The choking darkness of hate and envy fell upon Jonathan the heaviest and sank its fangs deep into his neck. Switz flailed against the foul emotion but found it impossible to break from the invisible force holding him in place.
Jonathan Switz had figured out a way to make himself feel again, but there was a side affect of his successful experiment. He felt everything at once. The intense love, hate, and all that comes in-between hit Switz in one single gigantic wave.
The intensity broke him and Jonathan’s his frazzled brain shut down, but not before he remembered why he’d come into The Isolation. Not before he remembered none of this mattered.
The swirling orange and yellow light pulled Jonathan into it, and he was gone. A crack ran down the black, wet sky of The Isolation like long, lazy lightning. When it struck the ground, the sky crumbled and fell to reveal the same sky right behind it.
John Wayne Comunale lives in the land of purple drank known as Houston, Texas. He is a writer for the comedic collective MicroSatan; the author of The Porn Star Retirement Plan, Charge Land, Aunt Poster, and Scummer; and the writer/illustrator of the comic-zine: The Afterlife Adventures of johnwayneisdead. If that’s not enough, he also tours with the punk rock disaster: johnwayneisdead. If you’re in Williamsburg, Virginia tonight, you can see him reading live at Scares That Care. If you miss that, you can still listen to his podcasts here and here.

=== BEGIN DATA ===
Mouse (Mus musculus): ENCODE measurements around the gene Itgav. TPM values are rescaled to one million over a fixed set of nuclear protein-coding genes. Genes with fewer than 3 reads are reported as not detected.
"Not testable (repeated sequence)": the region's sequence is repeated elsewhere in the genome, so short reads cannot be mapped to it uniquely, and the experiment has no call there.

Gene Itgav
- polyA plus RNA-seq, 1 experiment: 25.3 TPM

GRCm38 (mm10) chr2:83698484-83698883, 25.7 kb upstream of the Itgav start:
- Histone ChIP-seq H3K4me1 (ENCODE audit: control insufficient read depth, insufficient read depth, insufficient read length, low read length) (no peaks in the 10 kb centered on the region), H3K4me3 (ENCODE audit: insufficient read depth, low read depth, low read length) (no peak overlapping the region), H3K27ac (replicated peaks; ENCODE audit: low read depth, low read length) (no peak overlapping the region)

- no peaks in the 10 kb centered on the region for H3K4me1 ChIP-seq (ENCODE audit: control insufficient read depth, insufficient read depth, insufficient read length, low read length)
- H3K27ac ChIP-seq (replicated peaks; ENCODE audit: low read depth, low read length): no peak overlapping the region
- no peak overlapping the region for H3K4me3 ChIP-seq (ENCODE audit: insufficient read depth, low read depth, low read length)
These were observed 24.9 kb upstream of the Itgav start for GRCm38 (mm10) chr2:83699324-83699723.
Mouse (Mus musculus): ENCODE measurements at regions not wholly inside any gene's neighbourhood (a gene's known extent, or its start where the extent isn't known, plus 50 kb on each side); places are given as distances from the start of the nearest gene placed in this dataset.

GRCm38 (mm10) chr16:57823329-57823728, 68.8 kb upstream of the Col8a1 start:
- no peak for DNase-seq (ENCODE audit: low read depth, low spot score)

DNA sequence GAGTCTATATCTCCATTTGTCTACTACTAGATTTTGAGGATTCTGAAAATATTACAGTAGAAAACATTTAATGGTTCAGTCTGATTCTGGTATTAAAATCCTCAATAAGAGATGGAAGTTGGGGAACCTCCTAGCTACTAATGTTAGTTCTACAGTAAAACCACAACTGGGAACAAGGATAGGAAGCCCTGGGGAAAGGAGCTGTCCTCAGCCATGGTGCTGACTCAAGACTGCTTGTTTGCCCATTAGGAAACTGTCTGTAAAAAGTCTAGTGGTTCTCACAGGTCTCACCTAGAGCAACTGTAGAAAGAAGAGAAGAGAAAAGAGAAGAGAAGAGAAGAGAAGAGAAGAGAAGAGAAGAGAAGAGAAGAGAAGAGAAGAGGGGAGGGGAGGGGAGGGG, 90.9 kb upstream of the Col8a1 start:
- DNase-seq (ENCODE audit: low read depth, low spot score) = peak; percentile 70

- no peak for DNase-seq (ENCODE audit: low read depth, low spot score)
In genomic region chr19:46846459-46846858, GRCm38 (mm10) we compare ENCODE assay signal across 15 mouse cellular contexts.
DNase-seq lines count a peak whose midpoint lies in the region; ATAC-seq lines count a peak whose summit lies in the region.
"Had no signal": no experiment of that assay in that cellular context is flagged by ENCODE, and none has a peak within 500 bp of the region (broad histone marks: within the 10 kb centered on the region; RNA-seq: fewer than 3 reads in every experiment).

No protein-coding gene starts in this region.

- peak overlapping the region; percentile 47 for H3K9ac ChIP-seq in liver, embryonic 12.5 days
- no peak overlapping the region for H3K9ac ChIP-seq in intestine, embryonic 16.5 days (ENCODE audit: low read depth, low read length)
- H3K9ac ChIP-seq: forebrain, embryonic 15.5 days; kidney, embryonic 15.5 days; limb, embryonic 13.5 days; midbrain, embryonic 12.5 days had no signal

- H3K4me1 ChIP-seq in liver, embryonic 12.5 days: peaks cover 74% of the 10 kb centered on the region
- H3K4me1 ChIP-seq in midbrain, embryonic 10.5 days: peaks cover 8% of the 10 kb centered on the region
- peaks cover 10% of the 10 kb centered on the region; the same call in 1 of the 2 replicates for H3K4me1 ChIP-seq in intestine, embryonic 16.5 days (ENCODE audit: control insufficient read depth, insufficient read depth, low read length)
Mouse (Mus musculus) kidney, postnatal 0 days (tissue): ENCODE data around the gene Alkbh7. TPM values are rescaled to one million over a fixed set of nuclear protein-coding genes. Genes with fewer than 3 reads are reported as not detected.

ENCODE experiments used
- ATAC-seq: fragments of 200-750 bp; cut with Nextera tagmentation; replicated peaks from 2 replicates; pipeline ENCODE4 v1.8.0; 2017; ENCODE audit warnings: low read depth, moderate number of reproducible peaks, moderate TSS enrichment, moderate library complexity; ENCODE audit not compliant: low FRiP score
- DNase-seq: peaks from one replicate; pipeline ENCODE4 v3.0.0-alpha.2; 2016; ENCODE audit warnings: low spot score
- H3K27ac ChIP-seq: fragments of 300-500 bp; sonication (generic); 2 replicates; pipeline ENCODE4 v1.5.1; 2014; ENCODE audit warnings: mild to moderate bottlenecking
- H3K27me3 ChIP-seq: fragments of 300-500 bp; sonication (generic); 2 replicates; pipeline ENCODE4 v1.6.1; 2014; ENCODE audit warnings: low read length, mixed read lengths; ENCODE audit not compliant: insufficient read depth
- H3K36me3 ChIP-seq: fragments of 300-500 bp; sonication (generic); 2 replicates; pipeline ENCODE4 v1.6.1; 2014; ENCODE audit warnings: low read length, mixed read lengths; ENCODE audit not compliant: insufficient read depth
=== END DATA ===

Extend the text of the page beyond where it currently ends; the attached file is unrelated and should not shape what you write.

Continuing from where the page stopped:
Send your weird little stories to email@example.com.
A filthy barfly haunts the bar down the road. He lives off the leftover dregs of the patrons’ beers and spent cigarettes he finds on the ground. He may be living in the trunk of someone’s car. His name is Scummer. He’s mysterious and elusive. He’s unbound by inhibitions and you want to be just like him.
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Get a dose of weird with recent episodes of some of our favorite podcasts and vlogs, including…